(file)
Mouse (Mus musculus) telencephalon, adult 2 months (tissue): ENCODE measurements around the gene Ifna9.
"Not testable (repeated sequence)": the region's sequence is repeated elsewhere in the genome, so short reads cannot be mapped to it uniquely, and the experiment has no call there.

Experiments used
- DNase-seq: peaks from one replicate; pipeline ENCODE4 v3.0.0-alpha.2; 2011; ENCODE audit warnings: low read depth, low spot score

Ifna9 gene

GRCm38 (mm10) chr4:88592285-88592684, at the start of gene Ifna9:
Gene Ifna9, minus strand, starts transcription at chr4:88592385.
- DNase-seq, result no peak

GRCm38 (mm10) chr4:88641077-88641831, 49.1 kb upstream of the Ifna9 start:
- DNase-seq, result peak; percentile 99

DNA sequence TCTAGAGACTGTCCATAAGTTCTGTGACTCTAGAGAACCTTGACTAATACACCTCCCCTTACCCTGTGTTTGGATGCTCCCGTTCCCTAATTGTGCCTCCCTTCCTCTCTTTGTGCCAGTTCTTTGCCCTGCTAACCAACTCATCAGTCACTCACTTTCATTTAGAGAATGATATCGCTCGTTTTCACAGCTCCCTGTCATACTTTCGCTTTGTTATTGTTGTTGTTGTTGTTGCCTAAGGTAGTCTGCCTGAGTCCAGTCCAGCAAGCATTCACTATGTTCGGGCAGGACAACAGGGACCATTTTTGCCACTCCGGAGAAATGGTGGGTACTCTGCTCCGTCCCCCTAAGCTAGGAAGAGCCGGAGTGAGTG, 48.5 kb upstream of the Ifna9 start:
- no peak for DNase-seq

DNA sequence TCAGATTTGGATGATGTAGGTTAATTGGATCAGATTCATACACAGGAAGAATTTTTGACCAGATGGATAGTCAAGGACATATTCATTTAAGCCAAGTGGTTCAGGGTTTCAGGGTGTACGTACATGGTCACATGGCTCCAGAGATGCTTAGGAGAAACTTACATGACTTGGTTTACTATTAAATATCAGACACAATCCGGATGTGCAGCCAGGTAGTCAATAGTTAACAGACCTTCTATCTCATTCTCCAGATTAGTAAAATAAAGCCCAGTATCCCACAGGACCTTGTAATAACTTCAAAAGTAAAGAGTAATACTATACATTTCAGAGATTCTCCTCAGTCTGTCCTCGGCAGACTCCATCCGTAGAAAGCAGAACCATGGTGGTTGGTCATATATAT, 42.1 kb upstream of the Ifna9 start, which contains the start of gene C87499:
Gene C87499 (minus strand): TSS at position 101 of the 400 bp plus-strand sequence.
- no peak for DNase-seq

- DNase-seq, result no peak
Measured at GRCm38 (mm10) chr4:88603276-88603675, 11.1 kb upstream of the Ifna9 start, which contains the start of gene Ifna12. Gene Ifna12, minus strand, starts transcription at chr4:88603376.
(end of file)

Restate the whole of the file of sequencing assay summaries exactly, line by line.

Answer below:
Mouse (Mus musculus) telencephalon, adult 2 months (tissue): ENCODE measurements around the gene Ifna9.
"Not testable (repeated sequence)": the region's sequence is repeated elsewhere in the genome, so short reads cannot be mapped to it uniquely, and the experiment has no call there.

Experiments used
- DNase-seq: peaks from one replicate; pipeline ENCODE4 v3.0.0-alpha.2; 2011; ENCODE audit warnings: low read depth, low spot score

Ifna9 gene

GRCm38 (mm10) chr4:88592285-88592684, at the start of gene Ifna9:
Gene Ifna9, minus strand, starts transcription at chr4:88592385.
- DNase-seq, result no peak

GRCm38 (mm10) chr4:88641077-88641831, 49.1 kb upstream of the Ifna9 start:
- DNase-seq, result peak; percentile 99

DNA sequence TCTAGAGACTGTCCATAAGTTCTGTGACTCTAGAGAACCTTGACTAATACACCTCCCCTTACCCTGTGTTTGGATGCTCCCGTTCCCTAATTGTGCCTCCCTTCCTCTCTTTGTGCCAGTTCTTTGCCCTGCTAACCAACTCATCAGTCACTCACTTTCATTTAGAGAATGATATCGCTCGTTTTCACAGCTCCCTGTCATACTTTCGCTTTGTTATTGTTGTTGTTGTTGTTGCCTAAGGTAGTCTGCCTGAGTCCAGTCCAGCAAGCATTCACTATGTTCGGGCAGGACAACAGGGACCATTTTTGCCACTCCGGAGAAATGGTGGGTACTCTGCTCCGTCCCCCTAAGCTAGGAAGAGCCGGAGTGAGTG, 48.5 kb upstream of the Ifna9 start:
- no peak for DNase-seq

DNA sequence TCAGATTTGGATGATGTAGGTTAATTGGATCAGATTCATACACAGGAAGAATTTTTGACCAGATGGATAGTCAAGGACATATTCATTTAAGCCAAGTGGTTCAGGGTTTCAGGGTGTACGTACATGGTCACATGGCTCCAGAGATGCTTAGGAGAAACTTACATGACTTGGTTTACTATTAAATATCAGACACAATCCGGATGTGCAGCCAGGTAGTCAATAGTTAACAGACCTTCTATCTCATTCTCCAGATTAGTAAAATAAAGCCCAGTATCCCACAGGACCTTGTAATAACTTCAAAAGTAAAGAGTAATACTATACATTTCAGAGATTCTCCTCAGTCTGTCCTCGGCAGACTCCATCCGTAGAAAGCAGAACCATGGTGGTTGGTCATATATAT, 42.1 kb upstream of the Ifna9 start, which contains the start of gene C87499:
Gene C87499 (minus strand): TSS at position 101 of the 400 bp plus-strand sequence.
- no peak for DNase-seq

- DNase-seq, result no peak
Measured at GRCm38 (mm10) chr4:88603276-88603675, 11.1 kb upstream of the Ifna9 start, which contains the start of gene Ifna12. Gene Ifna12, minus strand, starts transcription at chr4:88603376.